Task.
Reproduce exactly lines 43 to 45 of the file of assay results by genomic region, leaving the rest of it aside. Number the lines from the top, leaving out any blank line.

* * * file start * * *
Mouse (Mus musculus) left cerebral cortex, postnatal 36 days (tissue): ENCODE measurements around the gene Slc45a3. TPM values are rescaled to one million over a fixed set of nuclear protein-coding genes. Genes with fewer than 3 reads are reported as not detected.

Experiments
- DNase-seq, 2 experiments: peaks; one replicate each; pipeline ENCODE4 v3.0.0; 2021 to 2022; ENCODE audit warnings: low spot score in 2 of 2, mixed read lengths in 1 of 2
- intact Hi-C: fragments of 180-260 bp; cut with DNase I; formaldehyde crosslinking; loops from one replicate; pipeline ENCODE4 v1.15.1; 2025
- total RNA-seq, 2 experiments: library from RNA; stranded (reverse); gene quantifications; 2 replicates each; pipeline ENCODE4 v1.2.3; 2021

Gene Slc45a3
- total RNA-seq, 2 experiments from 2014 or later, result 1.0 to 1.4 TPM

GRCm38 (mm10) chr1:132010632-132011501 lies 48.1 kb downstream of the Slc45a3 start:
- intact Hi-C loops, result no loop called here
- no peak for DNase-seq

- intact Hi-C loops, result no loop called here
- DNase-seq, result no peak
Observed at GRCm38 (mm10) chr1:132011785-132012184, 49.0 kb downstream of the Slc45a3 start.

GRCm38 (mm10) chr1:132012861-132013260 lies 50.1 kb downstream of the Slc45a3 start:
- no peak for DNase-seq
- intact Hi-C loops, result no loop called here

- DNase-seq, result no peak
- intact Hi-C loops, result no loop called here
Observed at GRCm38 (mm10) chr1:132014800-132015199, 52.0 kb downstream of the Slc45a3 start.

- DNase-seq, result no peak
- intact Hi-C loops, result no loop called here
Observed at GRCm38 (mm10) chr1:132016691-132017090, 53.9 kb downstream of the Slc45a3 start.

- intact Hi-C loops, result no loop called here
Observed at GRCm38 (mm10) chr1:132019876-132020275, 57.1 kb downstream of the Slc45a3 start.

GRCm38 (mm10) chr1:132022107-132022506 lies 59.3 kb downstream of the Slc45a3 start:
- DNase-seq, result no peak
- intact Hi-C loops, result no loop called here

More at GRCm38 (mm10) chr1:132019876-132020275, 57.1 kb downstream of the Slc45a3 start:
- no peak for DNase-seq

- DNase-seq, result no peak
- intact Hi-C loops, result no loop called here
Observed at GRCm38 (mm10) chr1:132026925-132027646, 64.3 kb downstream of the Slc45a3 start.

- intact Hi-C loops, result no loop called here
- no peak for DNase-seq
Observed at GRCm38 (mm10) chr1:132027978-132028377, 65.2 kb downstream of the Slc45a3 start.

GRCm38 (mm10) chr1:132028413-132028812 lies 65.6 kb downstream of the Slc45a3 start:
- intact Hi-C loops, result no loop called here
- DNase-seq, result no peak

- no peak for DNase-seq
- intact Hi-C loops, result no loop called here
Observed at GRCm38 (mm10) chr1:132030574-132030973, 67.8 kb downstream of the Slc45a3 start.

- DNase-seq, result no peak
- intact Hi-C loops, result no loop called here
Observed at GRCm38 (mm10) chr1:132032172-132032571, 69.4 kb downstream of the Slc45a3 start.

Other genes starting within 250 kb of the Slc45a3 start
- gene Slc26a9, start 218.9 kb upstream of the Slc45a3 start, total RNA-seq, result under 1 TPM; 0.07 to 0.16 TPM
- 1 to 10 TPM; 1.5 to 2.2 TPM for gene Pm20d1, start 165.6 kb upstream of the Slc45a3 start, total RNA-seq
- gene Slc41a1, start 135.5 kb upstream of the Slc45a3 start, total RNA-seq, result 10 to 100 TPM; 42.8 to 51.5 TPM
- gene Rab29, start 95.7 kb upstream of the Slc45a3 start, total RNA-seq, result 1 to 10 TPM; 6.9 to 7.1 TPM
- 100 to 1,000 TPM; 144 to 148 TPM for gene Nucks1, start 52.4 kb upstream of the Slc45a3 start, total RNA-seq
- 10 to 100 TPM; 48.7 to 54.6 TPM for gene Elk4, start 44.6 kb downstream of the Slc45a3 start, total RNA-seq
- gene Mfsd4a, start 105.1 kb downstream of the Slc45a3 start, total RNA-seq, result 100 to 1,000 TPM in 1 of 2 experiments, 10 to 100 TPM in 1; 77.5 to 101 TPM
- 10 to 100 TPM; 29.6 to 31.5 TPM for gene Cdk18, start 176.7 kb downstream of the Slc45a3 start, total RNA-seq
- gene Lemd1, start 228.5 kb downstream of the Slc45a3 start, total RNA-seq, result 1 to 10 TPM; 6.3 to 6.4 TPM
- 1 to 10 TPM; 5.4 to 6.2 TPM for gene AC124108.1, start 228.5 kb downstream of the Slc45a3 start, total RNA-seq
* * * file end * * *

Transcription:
- intact Hi-C loops, result no loop called here
Observed at GRCm38 (mm10) chr1:132032172-132032571, 69.4 kb downstream of the Slc45a3 start.

Other genes starting within 250 kb of the Slc45a3 start